Probably worth mentioning that PSG have won 18 of the past 25 domestic honours (League, French Cup, French League Cup) that they competed in, plus the French Charity Shield 8 years in a row.  They won four domestic trebles between 2015 and 2020. Their utter domination of French football is totally down to their budget. This “off” year (where they still won the cup) is a blip, whereas the Lille team will break up due to the fact that they are pretty much bankrupt.  
 

Salary caps just aren’t going to happen in Europe unless we get a Super League and nobody wants that. 

The youth team idea is interesting but it’s just so open to abuse as all it means is that the clubs with the most money just spend it on the best youth players instead, and if incentivised by punitive rules for not fielding youth academy graduates they might just rip the hearts out of other clubs academies before those players have chance to develop a fair value.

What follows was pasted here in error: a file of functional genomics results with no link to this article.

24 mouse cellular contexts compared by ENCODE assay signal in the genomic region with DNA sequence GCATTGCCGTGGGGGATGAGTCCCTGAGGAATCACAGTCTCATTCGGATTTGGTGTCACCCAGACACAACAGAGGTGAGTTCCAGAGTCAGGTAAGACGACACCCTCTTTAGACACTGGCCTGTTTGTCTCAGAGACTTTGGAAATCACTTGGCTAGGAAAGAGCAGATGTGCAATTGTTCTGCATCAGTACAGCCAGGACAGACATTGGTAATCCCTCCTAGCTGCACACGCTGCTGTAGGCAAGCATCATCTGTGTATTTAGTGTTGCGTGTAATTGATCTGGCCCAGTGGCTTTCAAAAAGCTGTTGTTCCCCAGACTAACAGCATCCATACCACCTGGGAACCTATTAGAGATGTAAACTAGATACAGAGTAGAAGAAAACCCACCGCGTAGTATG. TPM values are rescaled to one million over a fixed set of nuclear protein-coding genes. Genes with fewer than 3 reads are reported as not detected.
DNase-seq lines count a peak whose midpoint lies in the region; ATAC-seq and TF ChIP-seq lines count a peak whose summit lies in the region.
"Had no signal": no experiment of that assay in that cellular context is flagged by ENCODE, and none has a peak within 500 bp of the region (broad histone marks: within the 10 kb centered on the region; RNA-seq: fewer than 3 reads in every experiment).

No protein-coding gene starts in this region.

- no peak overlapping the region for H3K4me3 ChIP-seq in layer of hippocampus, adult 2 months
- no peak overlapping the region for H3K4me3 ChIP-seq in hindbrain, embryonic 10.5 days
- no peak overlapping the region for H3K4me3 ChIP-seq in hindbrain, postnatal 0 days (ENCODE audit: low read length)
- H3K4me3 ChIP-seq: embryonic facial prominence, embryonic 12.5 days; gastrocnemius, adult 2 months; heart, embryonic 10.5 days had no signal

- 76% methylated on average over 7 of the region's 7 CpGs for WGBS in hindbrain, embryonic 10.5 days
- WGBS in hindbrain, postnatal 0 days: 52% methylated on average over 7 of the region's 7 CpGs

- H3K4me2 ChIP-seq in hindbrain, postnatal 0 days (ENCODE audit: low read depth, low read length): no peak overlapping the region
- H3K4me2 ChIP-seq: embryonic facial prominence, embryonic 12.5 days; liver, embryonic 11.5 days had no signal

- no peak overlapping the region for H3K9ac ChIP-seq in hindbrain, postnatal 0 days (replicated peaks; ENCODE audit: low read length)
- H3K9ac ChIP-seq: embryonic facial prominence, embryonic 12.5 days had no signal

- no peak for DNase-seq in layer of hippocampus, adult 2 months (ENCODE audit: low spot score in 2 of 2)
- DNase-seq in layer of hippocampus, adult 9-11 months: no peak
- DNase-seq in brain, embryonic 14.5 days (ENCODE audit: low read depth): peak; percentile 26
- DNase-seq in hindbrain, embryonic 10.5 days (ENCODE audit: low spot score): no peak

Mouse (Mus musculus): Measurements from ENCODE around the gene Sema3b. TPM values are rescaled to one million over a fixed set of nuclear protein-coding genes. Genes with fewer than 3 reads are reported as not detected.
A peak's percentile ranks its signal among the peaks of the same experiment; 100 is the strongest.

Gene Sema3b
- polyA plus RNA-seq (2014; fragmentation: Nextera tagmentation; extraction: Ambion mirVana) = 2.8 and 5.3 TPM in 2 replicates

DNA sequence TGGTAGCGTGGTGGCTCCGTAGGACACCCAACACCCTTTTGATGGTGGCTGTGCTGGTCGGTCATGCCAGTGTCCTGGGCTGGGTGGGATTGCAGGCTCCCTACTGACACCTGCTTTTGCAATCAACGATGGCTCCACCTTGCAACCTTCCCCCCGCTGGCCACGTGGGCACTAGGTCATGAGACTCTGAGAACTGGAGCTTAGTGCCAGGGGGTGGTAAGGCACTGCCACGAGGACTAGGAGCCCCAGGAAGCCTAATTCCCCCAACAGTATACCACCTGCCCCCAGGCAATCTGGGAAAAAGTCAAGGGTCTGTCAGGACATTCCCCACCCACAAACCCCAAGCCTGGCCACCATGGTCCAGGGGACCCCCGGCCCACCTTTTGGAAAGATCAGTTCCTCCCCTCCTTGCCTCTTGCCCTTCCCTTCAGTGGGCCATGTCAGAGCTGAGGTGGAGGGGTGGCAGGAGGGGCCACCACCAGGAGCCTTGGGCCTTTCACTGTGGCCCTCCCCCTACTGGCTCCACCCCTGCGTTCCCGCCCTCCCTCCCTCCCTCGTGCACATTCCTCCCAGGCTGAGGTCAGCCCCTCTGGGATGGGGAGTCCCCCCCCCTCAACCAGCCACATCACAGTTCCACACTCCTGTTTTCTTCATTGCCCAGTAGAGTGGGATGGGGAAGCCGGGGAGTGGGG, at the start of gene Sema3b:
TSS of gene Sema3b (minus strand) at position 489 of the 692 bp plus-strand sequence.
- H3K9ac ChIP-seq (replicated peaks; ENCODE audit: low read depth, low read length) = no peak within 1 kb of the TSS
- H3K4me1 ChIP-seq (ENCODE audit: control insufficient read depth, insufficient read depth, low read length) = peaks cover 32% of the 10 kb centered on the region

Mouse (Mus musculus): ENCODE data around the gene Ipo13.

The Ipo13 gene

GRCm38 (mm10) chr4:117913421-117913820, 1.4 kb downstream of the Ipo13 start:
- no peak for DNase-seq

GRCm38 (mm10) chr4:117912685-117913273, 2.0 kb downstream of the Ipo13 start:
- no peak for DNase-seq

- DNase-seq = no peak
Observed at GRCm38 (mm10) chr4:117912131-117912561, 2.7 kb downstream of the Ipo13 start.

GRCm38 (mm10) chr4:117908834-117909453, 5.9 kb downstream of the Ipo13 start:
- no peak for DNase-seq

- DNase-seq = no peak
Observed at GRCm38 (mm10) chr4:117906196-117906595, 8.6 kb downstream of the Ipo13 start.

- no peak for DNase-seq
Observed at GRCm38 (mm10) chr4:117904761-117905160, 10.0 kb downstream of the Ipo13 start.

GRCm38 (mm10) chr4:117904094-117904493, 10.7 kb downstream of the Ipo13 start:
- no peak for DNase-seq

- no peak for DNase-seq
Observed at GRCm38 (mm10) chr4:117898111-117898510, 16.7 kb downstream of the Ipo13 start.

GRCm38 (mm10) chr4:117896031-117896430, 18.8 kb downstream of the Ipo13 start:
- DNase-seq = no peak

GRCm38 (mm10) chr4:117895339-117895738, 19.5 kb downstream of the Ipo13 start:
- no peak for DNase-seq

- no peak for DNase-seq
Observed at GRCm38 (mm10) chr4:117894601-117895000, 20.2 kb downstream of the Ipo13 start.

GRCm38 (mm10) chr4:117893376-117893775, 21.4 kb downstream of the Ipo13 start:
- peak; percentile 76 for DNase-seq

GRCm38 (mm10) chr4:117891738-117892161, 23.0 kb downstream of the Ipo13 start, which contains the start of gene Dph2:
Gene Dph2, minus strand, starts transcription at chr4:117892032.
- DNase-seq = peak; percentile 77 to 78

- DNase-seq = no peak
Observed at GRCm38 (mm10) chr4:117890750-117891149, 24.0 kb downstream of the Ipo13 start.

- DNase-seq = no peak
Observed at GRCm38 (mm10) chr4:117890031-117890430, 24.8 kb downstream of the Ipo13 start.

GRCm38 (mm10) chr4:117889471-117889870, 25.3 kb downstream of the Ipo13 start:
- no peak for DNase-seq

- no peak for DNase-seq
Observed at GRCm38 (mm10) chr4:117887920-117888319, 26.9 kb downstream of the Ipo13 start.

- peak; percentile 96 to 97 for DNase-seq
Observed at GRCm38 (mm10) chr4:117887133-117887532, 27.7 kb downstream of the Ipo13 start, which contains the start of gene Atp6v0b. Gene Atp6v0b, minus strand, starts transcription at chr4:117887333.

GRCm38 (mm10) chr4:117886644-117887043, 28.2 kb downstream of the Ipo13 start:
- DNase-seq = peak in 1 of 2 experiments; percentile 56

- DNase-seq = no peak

Truth is it’s all fucked.  No matter what solution you think of, the top clubs (including ones we all support) have the motivation  and resources to make sure they have brighter and better people to spend all day every thinking  about how to get around it.  

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And salary caps continue to have their problems.  Most budget caps tend to exclude them in elite sports because it'd be very easy for say, Yokohama's contract with Chelsea to be reduced by £10m and them pay £1m each to 10 players as a "consultant / advert star / ambassador".